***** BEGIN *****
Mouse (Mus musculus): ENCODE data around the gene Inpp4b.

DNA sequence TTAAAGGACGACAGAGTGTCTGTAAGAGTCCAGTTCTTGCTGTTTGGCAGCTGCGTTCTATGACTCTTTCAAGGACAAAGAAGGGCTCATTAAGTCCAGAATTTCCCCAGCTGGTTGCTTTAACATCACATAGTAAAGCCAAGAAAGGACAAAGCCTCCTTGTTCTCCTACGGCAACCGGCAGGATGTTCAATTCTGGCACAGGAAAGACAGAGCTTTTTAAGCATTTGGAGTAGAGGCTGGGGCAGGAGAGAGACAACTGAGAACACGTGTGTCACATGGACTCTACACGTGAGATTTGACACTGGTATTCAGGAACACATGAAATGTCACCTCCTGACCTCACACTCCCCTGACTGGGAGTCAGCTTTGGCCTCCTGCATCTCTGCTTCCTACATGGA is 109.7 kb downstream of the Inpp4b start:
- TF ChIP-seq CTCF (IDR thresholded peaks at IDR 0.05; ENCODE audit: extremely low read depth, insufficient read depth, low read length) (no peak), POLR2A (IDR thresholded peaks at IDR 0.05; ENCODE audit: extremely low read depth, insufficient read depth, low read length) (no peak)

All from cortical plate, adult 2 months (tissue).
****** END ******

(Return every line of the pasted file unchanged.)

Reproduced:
Mouse (Mus musculus): ENCODE data around the gene Inpp4b.

DNA sequence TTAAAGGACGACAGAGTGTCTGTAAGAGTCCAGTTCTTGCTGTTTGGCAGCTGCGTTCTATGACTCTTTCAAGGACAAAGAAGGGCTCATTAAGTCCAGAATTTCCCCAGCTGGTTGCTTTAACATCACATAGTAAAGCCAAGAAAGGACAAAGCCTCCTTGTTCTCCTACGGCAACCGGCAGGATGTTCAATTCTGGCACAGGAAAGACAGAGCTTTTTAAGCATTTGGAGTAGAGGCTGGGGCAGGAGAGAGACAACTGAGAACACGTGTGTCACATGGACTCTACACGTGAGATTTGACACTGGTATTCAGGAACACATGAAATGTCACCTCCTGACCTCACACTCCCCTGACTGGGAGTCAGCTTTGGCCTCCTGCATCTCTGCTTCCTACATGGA is 109.7 kb downstream of the Inpp4b start:
- TF ChIP-seq CTCF (IDR thresholded peaks at IDR 0.05; ENCODE audit: extremely low read depth, insufficient read depth, low read length) (no peak), POLR2A (IDR thresholded peaks at IDR 0.05; ENCODE audit: extremely low read depth, insufficient read depth, low read length) (no peak)

All from cortical plate, adult 2 months (tissue).